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Antares (α Scorpii, α Sco, Alpha Scorpii) is a red supergiant star in the Milky Way galaxy and the sixteenth brightest star in the nighttime sky (sometimes listed as fifteenth brightest, if the two brighter components of the Capella quadruple star system are counted as one star). Along with Aldebaran, Spica, and Regulus it is one of the four brightest stars near the ecliptic. Antares is a slow variable star with an average magnitude of +1.09.[1]



Antares is a class M supergiant star, with a radius of approximately 800 times that of the sun; if it were placed in the center of our solar system, its outer surface would lie between the orbits of Mars and Jupiter. Antares is approximately 600 light-years (180 pc) from our solar system. Its visual luminosity is about 10,000 times that of the Sun, but because the star radiates a considerable part of its energy in the infrared part of the spectrum, the bolometric luminosity equals roughly 65,000 times that of the Sun. The mass of the star is calculated to be 15 to 18 solar masses.[3] Its large size and relatively small mass give Antares a very low average density.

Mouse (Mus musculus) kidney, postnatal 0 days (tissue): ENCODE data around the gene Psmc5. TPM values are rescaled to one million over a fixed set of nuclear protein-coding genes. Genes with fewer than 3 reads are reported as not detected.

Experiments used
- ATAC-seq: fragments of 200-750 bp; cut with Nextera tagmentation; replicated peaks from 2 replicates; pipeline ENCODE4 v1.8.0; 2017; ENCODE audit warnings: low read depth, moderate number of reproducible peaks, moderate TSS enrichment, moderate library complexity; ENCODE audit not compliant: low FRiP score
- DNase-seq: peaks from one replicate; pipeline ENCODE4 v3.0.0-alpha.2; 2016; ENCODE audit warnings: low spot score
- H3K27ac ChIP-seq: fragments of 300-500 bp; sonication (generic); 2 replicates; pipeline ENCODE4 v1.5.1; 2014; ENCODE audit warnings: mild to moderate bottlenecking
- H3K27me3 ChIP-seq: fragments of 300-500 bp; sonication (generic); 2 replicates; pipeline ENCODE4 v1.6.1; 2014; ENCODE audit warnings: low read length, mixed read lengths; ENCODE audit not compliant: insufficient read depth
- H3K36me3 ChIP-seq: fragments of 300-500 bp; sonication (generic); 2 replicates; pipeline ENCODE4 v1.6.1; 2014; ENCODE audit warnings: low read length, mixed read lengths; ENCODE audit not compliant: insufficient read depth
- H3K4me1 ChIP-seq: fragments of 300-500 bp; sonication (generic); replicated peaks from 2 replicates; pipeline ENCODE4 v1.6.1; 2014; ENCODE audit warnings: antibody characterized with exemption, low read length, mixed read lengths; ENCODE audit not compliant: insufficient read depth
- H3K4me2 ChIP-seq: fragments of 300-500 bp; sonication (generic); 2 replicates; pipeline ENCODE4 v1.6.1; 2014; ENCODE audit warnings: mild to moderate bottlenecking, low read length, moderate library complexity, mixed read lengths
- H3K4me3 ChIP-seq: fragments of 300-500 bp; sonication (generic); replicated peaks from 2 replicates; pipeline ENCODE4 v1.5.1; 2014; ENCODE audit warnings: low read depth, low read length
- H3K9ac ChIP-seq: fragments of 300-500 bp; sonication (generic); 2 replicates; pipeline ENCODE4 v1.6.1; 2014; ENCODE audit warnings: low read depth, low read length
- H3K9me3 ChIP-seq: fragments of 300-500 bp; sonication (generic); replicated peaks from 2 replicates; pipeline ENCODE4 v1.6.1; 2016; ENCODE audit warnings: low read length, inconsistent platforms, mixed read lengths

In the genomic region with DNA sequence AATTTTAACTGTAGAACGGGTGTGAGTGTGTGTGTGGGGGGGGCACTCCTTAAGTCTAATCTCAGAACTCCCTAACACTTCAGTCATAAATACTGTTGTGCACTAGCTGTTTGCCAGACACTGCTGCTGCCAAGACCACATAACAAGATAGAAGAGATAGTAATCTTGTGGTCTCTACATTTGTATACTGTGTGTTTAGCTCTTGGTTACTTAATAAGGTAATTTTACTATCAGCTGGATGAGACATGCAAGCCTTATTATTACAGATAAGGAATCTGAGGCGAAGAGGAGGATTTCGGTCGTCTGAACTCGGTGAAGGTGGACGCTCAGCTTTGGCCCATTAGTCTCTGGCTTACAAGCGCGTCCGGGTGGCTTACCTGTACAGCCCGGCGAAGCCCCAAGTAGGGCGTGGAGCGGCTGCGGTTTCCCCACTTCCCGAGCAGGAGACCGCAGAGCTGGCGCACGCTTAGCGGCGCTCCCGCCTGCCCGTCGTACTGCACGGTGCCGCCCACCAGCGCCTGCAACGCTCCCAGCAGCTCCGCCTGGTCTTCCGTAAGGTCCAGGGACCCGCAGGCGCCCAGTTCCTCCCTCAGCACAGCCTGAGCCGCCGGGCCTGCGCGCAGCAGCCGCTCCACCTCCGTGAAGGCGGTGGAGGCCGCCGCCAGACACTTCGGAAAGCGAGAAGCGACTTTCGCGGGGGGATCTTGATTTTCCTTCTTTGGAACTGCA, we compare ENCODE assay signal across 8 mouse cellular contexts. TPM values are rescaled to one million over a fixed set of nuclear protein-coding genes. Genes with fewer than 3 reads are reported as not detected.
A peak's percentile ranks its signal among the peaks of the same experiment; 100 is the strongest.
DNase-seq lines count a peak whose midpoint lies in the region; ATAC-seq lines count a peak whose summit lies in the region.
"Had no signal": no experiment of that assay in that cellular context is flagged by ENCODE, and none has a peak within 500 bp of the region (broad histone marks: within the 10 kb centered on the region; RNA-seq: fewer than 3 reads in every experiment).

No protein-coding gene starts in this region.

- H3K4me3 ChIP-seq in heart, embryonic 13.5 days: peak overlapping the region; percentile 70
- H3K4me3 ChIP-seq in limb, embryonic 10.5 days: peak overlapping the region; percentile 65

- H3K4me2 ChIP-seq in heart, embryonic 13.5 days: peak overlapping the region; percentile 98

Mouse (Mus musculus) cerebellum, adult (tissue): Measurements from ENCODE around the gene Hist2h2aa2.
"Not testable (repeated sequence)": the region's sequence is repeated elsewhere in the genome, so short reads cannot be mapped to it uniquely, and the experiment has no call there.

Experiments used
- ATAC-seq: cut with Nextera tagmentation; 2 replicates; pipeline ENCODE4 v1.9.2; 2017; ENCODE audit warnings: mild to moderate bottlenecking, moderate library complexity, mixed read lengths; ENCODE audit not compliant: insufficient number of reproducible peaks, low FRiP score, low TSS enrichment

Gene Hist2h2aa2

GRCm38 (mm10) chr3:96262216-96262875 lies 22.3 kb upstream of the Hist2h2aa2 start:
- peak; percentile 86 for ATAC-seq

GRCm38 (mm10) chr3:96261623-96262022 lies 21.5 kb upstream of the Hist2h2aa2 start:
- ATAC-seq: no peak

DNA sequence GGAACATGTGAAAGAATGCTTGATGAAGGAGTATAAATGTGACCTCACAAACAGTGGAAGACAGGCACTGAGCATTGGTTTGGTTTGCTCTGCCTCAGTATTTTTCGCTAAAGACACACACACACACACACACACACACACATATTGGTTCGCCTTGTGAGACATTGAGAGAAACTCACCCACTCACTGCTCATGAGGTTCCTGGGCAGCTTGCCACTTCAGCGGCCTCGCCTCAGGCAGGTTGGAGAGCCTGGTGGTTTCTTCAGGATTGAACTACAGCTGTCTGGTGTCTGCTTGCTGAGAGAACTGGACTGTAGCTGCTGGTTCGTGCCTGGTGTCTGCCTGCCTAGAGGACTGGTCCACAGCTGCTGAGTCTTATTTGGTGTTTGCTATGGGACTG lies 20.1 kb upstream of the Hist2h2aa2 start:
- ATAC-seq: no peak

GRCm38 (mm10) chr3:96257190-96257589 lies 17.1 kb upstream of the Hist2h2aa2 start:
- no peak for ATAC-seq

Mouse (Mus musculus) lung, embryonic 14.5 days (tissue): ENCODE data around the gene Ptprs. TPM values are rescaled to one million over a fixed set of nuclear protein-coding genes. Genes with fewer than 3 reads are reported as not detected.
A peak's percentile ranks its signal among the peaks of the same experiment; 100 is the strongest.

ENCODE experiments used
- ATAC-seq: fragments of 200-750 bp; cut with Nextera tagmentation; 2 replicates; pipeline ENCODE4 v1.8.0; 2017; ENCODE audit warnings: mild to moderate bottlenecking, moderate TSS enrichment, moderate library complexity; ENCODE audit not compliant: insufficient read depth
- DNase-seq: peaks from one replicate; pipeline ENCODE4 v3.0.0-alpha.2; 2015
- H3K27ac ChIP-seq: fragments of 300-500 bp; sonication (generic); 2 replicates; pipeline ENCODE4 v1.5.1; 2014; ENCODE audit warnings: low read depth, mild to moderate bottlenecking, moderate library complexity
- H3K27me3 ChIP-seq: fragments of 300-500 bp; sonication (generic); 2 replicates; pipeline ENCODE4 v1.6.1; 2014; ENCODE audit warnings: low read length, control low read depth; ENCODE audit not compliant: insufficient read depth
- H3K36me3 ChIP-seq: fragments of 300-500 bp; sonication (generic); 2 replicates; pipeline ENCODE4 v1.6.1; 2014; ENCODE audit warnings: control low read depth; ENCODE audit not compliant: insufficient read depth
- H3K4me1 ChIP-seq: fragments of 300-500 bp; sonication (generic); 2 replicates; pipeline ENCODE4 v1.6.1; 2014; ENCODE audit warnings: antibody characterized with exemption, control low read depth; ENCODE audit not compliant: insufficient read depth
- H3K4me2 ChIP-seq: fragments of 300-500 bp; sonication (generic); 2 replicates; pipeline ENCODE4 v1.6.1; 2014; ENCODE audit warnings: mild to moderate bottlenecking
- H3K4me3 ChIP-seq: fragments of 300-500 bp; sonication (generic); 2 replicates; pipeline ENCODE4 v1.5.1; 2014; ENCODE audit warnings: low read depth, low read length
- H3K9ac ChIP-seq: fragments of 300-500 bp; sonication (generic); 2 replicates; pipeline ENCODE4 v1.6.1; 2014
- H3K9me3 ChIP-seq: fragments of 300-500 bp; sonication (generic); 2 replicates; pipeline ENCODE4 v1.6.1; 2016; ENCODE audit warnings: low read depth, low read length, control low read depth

The size of Antares may be calculated using its parallax and angular diameter. The parallax angle is given in the box to the right, and the angular diameter is known from lunar occultation measurements (41.3 ± 0.1 mas).[4] This leads to a radius of 822 ± 80 solar radii.[clarification needed]

Antares is a type LC slow irregular variable star, whose apparent magnitude slowly varies from +0.88 to +1.16.[2]

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